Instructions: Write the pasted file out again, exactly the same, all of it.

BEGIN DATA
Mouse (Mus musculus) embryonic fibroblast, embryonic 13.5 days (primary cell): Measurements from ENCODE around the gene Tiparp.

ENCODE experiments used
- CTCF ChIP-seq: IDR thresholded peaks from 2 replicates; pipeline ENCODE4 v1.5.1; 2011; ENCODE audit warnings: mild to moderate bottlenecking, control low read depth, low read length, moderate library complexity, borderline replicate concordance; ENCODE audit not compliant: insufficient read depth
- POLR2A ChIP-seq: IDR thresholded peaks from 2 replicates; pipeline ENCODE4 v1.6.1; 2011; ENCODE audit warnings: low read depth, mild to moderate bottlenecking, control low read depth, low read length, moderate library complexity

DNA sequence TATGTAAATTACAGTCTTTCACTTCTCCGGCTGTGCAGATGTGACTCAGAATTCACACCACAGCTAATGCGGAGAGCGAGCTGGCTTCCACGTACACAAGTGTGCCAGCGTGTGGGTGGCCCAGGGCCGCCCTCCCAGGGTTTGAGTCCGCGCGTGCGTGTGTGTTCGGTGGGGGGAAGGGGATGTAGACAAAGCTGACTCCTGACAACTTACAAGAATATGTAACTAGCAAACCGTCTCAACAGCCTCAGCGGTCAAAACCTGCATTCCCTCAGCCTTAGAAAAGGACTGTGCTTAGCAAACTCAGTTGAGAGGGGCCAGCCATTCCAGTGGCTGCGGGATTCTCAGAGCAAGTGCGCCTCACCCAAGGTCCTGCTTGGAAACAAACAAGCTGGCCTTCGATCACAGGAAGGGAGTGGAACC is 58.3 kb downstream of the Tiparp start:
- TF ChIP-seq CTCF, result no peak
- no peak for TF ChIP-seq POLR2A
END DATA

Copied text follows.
Mouse (Mus musculus) embryonic fibroblast, embryonic 13.5 days (primary cell): Measurements from ENCODE around the gene Tiparp.

ENCODE experiments used
- CTCF ChIP-seq: IDR thresholded peaks from 2 replicates; pipeline ENCODE4 v1.5.1; 2011; ENCODE audit warnings: mild to moderate bottlenecking, control low read depth, low read length, moderate library complexity, borderline replicate concordance; ENCODE audit not compliant: insufficient read depth
- POLR2A ChIP-seq: IDR thresholded peaks from 2 replicates; pipeline ENCODE4 v1.6.1; 2011; ENCODE audit warnings: low read depth, mild to moderate bottlenecking, control low read depth, low read length, moderate library complexity

DNA sequence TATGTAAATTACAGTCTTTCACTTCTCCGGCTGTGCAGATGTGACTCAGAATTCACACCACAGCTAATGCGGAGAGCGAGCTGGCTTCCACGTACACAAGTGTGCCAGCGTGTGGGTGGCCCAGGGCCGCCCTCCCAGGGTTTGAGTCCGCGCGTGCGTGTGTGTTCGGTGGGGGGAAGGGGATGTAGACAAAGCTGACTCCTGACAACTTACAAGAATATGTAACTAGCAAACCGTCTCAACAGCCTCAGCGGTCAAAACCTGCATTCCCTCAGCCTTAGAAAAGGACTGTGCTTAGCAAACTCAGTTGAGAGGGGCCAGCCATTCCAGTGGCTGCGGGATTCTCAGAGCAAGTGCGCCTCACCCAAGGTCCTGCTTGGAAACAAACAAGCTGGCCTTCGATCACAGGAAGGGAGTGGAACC is 58.3 kb downstream of the Tiparp start:
- TF ChIP-seq CTCF, result no peak
- no peak for TF ChIP-seq POLR2A